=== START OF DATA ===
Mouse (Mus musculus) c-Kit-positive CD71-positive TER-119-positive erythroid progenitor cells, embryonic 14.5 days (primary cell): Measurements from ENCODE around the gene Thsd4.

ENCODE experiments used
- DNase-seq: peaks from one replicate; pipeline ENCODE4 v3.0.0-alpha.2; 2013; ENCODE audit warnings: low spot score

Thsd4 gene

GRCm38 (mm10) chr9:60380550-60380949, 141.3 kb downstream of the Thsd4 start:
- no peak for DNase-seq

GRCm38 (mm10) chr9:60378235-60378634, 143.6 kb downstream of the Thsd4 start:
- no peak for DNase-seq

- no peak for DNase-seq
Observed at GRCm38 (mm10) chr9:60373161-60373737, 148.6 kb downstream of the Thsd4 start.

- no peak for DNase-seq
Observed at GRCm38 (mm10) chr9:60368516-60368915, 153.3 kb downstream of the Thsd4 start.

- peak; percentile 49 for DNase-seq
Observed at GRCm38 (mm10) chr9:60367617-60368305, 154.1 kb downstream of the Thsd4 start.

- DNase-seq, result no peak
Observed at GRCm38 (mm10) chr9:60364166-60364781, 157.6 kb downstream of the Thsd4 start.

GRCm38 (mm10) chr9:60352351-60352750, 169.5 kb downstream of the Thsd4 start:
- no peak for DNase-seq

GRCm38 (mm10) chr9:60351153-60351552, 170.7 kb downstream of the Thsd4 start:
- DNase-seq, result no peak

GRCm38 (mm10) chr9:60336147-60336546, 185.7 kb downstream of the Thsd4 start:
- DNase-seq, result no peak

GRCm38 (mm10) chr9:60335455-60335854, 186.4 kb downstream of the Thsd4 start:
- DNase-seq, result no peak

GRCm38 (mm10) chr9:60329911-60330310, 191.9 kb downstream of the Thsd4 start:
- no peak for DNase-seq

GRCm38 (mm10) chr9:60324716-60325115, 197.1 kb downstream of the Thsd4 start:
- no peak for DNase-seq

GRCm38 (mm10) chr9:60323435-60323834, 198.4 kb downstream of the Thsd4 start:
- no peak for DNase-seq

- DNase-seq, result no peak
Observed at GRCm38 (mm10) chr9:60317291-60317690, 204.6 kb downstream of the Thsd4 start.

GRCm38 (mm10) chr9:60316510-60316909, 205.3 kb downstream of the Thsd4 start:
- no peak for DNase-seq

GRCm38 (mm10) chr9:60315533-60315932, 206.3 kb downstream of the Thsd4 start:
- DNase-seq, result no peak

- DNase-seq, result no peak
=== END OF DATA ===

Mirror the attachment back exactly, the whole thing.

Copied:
Mouse (Mus musculus) c-Kit-positive CD71-positive TER-119-positive erythroid progenitor cells, embryonic 14.5 days (primary cell): Measurements from ENCODE around the gene Thsd4.

ENCODE experiments used
- DNase-seq: peaks from one replicate; pipeline ENCODE4 v3.0.0-alpha.2; 2013; ENCODE audit warnings: low spot score

Thsd4 gene

GRCm38 (mm10) chr9:60380550-60380949, 141.3 kb downstream of the Thsd4 start:
- no peak for DNase-seq

GRCm38 (mm10) chr9:60378235-60378634, 143.6 kb downstream of the Thsd4 start:
- no peak for DNase-seq

- no peak for DNase-seq
Observed at GRCm38 (mm10) chr9:60373161-60373737, 148.6 kb downstream of the Thsd4 start.

- no peak for DNase-seq
Observed at GRCm38 (mm10) chr9:60368516-60368915, 153.3 kb downstream of the Thsd4 start.

- peak; percentile 49 for DNase-seq
Observed at GRCm38 (mm10) chr9:60367617-60368305, 154.1 kb downstream of the Thsd4 start.

- DNase-seq, result no peak
Observed at GRCm38 (mm10) chr9:60364166-60364781, 157.6 kb downstream of the Thsd4 start.

GRCm38 (mm10) chr9:60352351-60352750, 169.5 kb downstream of the Thsd4 start:
- no peak for DNase-seq

GRCm38 (mm10) chr9:60351153-60351552, 170.7 kb downstream of the Thsd4 start:
- DNase-seq, result no peak

GRCm38 (mm10) chr9:60336147-60336546, 185.7 kb downstream of the Thsd4 start:
- DNase-seq, result no peak

GRCm38 (mm10) chr9:60335455-60335854, 186.4 kb downstream of the Thsd4 start:
- DNase-seq, result no peak

GRCm38 (mm10) chr9:60329911-60330310, 191.9 kb downstream of the Thsd4 start:
- no peak for DNase-seq

GRCm38 (mm10) chr9:60324716-60325115, 197.1 kb downstream of the Thsd4 start:
- no peak for DNase-seq

GRCm38 (mm10) chr9:60323435-60323834, 198.4 kb downstream of the Thsd4 start:
- no peak for DNase-seq

- DNase-seq, result no peak
Observed at GRCm38 (mm10) chr9:60317291-60317690, 204.6 kb downstream of the Thsd4 start.

GRCm38 (mm10) chr9:60316510-60316909, 205.3 kb downstream of the Thsd4 start:
- no peak for DNase-seq

GRCm38 (mm10) chr9:60315533-60315932, 206.3 kb downstream of the Thsd4 start:
- DNase-seq, result no peak

- DNase-seq, result no peak